Crime Library: Criminal Minds and Methods

Haunted Crime Scenes

Appeasing the Spirits

Book cover: Encyclopedia of Ghosts and Spirits
Book cover: Encyclopedia
of Ghosts and Spirits

During the nineteenth century, when Sarah Winchester grew paranoid about the people who had been killed by her father-in-law's invention, an effective repeating rifle, she engaged in something quite radical. Rosemary Ellen Guiley offers the tale in her Encyclopedia of Ghosts and Spirits.

In 1862, Sarah married William Wirt Winchester, heir to the fortune his father, Oliver, had amassed. They had a daughter together, but their happiness would be curtailed. Both William and the child died from illness, and thereafter Sarah became reclusive and rather eccentric. Since she now managed some $20 million and had come into ownership of nearly half of the company, she knew the rarified world of wealthy people who, short of breaking the law, can do whatever they please.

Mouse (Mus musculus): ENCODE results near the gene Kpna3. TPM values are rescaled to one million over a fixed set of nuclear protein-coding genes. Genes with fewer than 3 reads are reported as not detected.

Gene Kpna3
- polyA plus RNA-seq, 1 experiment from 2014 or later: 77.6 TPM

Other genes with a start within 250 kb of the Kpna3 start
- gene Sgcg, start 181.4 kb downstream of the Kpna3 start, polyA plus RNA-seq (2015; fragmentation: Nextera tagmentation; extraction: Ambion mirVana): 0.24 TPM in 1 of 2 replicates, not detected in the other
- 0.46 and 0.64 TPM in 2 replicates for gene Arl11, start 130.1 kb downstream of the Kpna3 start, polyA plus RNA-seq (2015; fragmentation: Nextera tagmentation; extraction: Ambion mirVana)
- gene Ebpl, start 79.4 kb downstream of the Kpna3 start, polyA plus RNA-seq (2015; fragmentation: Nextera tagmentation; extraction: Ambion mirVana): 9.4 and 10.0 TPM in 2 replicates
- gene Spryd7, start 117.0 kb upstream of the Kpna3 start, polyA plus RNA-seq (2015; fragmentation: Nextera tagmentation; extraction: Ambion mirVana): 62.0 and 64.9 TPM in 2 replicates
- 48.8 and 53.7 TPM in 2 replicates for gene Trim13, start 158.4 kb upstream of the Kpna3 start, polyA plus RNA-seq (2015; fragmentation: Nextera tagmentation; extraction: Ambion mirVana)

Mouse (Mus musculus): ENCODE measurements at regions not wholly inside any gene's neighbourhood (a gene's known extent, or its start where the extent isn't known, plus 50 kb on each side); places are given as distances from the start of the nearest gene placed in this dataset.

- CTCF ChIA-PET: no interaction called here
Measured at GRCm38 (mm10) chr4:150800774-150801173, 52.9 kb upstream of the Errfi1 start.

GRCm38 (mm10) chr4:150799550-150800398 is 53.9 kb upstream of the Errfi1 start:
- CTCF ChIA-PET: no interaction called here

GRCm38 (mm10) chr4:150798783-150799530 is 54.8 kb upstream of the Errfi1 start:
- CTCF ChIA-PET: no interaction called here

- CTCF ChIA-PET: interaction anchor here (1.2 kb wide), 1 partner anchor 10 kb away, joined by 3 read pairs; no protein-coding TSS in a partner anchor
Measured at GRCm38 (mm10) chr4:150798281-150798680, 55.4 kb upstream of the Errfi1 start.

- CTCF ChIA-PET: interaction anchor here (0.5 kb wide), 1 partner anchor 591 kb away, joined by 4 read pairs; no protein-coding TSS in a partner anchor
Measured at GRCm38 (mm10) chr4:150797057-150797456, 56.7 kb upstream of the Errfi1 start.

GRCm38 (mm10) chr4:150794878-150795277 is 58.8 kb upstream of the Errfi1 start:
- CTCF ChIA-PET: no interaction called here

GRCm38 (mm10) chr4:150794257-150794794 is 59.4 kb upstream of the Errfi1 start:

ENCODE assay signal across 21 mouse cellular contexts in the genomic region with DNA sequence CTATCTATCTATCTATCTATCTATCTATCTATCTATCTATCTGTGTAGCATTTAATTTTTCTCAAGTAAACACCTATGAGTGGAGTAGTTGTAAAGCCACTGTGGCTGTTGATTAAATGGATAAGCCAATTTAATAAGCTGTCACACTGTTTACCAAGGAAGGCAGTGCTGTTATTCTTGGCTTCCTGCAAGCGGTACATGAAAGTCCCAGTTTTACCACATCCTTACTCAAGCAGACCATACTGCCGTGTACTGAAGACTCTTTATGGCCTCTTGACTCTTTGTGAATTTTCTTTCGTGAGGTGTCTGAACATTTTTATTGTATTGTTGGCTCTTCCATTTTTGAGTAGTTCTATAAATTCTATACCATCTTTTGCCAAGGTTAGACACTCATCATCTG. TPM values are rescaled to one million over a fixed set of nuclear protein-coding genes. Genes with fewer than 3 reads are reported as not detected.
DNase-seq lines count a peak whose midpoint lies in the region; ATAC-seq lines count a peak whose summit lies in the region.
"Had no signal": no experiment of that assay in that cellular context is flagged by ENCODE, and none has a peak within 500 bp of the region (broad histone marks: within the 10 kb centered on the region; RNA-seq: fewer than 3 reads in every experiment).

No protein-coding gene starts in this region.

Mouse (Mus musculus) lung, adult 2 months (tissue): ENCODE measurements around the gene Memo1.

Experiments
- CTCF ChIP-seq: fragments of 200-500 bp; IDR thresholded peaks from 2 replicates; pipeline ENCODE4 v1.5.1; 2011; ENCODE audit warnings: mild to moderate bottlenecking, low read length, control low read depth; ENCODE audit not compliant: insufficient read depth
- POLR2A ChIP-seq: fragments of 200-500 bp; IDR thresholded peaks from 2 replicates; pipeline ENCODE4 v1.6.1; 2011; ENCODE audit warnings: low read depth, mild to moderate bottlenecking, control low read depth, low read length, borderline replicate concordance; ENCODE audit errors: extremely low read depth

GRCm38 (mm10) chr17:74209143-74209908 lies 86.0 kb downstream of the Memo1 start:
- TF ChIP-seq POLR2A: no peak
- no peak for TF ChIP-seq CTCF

Attempting to communicate with her deceased loved ones, Sarah turned to Spiritualism. Given her resources, she was able to invite mediums of some renown to conduct séances in her home. One of them, Adam Coons, told Sarah that he could "see" and "hear" William, who then instructed Sarah that the family was cursed and she was to make amends with the victims of the Winchester rifle. Otherwise the curse would claim her as well.

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